Feminism and Racial Justice

How does feminism influence white Americans’ perceptions of discrimination faced by others?

M. Brielle Harbin
Published in
3 min readJan 27, 2021


It’s a double-edged sword.

By: M. Brielle Harbin

Photo by Clay Banks on Unsplash

Following the 2013 acquittal of the man who fatally shot Trayvon Martin — an unarmed Black teenager who was walking home in Sanford, Florida — Patrisse Cullors, Alicia Garza, and Opal Tometi cofounded the Black Lives Matter movement.

In 2018, Latinx organizers and activists rallied to protect migrant children who were separated from their parents at the U.S.-Mexico border as a result of the Trump administration’s family separation policy.

In 2020, Asian Americans encountered heightened prejudice as COVID-19 spread across the globe and former President Donald Trump coined the disease, “the Chinese virus” and “Kung flu.”

What each of these examples hold in common is non-white Americans facing prejudice and discrimination stemming from their racial/ethnic identity.

In our recent article, “Nobody’s free until everybody’s free: how feminist identification influences white Americans’ willingness to recognize and respond to racial discrimination,” my co-author and I examined how identifying as a feminist relates to white women and men’s perception that Black, Hispanic, and Asian Americans experience greater (less) discrimination than white Americans.

We refer to this concept as respondents’ perception of relative discrimination.

Using a 2016 national study, we tracked respondents’ perception of relative discrimination with a measure that asked whether African Americans, Hispanic Americans, Asian Americans, and non-Hispanic white Americans face a great deal, a lot, a moderate amount, a little, or no discrimination in the United States.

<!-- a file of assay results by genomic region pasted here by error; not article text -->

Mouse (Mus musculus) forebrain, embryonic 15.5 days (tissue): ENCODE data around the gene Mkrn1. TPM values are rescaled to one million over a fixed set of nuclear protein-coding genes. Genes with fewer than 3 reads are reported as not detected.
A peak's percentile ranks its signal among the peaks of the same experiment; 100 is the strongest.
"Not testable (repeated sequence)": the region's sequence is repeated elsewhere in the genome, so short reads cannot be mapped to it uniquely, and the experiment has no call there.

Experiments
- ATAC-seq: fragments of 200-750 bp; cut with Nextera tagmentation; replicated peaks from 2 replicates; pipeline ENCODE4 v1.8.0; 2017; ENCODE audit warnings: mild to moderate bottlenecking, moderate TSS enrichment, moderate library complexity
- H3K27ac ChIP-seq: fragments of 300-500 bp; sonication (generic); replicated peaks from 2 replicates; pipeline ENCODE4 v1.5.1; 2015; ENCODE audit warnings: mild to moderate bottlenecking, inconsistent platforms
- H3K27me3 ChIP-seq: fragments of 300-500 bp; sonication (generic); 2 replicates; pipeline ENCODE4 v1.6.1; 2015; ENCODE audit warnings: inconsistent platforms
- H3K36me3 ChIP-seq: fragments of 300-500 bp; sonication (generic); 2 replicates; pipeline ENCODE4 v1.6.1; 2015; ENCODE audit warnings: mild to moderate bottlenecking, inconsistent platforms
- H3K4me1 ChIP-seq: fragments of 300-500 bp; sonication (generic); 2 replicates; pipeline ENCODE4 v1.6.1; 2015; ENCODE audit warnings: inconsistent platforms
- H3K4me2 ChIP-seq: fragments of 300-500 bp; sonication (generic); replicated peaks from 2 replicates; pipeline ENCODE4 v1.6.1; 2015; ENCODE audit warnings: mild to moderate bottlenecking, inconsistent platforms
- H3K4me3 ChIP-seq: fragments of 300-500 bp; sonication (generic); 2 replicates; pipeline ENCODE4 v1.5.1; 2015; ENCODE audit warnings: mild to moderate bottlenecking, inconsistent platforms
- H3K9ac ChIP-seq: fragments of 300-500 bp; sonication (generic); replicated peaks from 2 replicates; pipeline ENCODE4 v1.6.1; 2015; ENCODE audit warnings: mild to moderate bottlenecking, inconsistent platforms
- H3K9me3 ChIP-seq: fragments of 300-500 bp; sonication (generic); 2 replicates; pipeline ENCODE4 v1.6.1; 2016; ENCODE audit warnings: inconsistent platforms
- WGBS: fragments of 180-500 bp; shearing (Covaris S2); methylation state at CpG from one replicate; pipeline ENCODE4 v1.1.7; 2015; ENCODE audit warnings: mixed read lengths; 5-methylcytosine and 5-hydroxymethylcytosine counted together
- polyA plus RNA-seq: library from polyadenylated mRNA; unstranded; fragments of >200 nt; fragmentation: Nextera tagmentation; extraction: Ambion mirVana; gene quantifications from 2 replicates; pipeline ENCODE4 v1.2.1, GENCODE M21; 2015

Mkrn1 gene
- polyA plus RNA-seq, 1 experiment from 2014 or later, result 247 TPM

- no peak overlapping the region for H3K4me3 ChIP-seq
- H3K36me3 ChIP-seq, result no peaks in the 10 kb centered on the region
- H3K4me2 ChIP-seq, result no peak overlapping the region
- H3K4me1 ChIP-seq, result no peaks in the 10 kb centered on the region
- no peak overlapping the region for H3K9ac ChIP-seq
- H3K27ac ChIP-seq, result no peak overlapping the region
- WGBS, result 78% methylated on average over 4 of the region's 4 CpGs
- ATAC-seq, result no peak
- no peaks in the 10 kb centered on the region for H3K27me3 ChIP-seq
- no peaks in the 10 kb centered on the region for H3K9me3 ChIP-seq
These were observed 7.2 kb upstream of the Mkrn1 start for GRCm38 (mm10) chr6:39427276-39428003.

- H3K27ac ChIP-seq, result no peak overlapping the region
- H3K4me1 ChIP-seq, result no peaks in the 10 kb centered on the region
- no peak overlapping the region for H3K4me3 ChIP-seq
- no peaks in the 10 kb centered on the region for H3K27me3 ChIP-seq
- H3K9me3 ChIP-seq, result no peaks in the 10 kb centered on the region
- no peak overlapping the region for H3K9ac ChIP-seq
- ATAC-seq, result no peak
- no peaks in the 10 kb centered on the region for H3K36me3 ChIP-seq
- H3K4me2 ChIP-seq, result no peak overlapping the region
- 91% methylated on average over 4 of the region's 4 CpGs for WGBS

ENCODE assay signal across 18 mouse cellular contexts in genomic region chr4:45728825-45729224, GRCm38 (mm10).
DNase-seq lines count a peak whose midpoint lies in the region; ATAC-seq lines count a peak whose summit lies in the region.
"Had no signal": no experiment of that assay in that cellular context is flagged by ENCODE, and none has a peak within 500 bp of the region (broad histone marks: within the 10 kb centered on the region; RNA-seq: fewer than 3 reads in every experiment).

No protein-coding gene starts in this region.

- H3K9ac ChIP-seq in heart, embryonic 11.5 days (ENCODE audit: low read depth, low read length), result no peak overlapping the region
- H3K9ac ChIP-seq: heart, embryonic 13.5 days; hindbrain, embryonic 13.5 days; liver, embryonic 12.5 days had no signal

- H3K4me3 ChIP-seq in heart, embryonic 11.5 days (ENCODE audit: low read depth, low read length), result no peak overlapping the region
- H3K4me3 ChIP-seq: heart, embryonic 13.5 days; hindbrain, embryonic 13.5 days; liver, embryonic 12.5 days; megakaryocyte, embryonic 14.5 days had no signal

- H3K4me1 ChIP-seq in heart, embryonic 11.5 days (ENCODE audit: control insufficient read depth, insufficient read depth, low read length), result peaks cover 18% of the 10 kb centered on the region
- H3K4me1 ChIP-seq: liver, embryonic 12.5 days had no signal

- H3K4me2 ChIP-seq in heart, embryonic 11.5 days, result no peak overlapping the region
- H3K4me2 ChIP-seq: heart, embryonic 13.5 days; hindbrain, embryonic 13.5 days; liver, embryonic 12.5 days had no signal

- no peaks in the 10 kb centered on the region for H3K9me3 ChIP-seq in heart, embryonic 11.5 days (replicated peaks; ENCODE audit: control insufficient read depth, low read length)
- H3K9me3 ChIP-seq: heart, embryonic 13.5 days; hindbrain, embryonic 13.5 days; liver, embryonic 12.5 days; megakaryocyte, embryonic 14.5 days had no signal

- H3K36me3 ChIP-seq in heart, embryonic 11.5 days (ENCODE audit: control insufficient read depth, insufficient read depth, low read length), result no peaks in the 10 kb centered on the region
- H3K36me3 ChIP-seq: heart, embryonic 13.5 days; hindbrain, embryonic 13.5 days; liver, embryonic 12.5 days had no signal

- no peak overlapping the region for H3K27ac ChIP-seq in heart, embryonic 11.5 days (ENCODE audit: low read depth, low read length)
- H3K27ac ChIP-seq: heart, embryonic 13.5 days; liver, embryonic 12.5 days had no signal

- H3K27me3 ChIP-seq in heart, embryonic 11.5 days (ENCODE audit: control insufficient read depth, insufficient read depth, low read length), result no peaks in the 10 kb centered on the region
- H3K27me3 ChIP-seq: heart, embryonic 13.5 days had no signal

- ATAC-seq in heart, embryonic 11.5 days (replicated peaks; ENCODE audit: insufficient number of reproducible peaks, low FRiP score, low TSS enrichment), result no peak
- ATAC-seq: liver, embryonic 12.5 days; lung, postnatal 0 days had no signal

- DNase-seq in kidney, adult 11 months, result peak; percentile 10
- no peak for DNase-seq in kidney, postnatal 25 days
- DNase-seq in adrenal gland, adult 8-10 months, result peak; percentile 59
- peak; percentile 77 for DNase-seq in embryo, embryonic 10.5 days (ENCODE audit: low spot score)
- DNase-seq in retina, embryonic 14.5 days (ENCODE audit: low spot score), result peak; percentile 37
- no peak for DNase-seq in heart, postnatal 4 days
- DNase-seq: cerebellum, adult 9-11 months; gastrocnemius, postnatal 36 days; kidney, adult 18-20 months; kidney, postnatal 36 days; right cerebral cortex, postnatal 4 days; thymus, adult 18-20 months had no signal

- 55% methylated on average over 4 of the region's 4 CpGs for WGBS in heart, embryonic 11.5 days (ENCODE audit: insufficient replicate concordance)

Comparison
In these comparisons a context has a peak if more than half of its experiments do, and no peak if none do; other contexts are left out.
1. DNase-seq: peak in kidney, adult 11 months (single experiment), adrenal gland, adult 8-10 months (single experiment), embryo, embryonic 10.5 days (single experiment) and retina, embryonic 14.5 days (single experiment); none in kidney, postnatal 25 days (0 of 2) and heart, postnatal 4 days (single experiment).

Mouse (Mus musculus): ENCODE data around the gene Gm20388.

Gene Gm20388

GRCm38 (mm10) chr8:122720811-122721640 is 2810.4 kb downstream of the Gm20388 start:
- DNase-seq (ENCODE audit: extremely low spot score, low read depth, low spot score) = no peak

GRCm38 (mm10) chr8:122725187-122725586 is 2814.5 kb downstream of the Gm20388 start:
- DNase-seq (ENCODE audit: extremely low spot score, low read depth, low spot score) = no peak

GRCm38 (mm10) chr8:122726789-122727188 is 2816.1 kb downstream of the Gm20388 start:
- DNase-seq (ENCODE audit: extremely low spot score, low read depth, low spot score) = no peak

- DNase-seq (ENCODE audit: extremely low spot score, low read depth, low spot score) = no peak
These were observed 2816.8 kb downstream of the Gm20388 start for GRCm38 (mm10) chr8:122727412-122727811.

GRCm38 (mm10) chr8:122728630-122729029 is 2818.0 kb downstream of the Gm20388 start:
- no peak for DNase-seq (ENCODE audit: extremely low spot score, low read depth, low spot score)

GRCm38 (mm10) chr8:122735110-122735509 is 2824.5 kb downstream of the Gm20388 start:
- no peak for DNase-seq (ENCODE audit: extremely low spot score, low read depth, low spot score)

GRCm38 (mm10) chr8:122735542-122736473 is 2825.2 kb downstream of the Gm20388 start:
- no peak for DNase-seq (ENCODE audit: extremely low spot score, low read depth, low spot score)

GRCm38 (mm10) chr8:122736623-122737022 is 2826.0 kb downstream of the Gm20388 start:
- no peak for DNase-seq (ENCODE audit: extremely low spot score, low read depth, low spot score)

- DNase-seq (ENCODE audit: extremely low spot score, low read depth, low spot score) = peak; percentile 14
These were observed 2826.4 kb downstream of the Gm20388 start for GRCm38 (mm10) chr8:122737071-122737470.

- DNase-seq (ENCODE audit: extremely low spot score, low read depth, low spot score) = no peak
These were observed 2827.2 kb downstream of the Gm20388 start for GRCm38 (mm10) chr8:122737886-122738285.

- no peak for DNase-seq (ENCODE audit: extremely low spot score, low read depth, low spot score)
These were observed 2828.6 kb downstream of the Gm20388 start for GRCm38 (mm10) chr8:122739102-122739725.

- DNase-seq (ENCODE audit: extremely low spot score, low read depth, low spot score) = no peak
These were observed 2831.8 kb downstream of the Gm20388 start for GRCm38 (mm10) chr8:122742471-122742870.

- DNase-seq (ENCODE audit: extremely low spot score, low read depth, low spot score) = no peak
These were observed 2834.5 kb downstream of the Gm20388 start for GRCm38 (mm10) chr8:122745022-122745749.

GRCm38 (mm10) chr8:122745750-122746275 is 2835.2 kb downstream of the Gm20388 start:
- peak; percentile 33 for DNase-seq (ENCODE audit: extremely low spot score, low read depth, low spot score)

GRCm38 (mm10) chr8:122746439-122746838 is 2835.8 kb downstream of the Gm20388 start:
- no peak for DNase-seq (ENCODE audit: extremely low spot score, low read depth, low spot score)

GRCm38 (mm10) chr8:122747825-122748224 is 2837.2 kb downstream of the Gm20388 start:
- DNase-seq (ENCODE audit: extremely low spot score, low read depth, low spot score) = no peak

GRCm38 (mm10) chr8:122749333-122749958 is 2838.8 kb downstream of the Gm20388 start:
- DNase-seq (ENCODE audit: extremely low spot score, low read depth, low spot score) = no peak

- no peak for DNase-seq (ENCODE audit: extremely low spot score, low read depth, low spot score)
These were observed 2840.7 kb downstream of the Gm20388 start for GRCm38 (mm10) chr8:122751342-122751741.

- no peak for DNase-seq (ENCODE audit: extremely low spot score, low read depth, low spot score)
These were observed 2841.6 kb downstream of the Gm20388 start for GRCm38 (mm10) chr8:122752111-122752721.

We then used these variables to create our perception of relative discrimination measures, which subtract respondents’ perception of the amount of discrimination each group faces from their perception of the amount of discrimination faced by white Americans. In total, we analyzed three different relative discrimination measures:

  • white Americans vs. African Americans,
  • white Americans vs. Hispanic Americans,
  • and white Americans vs. Asian Americans.

We found that white Americans who identify more strongly as feminists perceive that other racial groups face more discrimination than white Americans. More specifically, those who identify more strongly as feminists perceived that Black Americans are the most discriminated against group, followed by Hispanic and then Asian Americans.

The figure below illustrates this finding. It plots white respondents’ perception of relative discrimination toward racial/ethnic group by strength of feminist identification.

Figure by M. Brielle Harbin and Michele F. Margolis

While our respondents’ ability to perceive discrimination toward other racial and ethnic groups is a promising finding, the distinctions they made can be a double-edged sword.

In particular, these findings could be viewed as troubling because they may reinforce harmful racial hierarchies in the United States. These racial hierarchies categorize and rank groups often based on their proximity to whiteness including Eurocentric cultural values. These rankings can be harmful because they may divide groups by encouraging members to compare their degree of oppression and compete for limited resources.

Thus, the finding that white feminists perceive discrimination faced by racial and ethnic groups differently may prove troubling for broader efforts to forge diverse coalitions responding to racial injustice.



M. Brielle Harbin
Writer for

I am an Assistant Professor of Political Science at the United States Naval Academy. I study social identities, media, and U.S. public opinion.